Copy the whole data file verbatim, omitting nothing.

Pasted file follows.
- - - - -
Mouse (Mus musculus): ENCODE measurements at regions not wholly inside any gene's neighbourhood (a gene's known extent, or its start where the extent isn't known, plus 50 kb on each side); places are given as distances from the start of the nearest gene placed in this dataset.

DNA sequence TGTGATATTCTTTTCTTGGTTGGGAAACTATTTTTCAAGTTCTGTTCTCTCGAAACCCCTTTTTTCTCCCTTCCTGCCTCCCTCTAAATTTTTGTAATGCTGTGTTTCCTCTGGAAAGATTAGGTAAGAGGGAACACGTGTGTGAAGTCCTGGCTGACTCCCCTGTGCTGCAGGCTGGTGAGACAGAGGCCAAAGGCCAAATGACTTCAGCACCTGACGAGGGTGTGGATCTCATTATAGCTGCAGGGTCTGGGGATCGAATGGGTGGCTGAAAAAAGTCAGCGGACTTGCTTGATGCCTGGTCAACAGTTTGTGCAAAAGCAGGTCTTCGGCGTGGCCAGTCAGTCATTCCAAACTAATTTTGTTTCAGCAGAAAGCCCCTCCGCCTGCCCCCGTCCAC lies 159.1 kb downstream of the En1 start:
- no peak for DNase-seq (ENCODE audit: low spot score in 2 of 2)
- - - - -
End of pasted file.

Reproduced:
Mouse (Mus musculus): ENCODE measurements at regions not wholly inside any gene's neighbourhood (a gene's known extent, or its start where the extent isn't known, plus 50 kb on each side); places are given as distances from the start of the nearest gene placed in this dataset.

DNA sequence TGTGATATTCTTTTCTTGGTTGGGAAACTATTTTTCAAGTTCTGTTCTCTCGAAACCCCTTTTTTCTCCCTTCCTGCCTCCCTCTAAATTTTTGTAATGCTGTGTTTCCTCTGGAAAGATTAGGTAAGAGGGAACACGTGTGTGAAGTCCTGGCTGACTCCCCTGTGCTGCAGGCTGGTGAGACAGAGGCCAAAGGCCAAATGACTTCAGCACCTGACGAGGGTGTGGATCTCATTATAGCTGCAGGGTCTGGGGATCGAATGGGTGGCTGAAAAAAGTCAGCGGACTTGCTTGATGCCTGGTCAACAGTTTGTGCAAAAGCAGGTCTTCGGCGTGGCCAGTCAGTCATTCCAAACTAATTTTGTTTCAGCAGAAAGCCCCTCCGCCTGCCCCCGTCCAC lies 159.1 kb downstream of the En1 start:
- no peak for DNase-seq (ENCODE audit: low spot score in 2 of 2)